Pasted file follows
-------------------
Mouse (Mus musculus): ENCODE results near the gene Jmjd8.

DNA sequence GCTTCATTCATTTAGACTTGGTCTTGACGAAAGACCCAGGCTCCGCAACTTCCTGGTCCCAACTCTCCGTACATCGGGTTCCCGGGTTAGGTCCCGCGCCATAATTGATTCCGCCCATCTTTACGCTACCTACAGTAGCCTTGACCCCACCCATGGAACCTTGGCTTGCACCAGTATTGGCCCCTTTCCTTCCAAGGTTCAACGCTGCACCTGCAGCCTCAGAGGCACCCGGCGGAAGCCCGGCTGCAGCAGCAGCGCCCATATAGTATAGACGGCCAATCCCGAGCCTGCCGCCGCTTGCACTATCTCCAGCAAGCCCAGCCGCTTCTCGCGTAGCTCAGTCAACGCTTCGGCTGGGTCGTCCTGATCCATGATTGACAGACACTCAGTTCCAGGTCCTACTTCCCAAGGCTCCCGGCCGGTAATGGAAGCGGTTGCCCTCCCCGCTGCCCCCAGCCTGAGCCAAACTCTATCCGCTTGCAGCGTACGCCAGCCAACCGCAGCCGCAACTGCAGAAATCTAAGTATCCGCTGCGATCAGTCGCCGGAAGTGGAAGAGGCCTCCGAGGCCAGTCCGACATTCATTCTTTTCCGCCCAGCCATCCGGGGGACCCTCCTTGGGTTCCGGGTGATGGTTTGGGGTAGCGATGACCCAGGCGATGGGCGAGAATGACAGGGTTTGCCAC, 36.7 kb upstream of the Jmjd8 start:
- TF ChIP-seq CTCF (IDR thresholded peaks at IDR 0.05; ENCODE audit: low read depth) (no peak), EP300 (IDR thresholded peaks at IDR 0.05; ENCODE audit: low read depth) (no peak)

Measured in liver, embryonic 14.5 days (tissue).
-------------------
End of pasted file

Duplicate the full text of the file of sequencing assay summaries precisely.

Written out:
Mouse (Mus musculus): ENCODE results near the gene Jmjd8.

DNA sequence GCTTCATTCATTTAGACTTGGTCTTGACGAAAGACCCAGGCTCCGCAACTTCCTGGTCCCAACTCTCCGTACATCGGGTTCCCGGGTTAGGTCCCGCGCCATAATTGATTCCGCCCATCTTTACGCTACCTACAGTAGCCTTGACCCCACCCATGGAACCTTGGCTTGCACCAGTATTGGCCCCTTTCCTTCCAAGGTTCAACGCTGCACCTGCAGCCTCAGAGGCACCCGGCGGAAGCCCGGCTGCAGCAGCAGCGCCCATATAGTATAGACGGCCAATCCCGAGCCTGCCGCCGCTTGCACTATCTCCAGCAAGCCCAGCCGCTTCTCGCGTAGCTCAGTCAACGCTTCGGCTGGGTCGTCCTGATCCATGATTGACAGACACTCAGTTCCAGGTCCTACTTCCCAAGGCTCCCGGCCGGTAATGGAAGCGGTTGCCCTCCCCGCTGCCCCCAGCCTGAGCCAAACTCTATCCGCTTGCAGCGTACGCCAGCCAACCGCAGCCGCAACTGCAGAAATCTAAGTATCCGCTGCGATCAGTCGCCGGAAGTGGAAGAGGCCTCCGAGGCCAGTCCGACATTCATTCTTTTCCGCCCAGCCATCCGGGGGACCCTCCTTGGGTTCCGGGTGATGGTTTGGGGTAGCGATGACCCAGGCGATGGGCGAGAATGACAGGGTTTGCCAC, 36.7 kb upstream of the Jmjd8 start:
- TF ChIP-seq CTCF (IDR thresholded peaks at IDR 0.05; ENCODE audit: low read depth) (no peak), EP300 (IDR thresholded peaks at IDR 0.05; ENCODE audit: low read depth) (no peak)

Measured in liver, embryonic 14.5 days (tissue).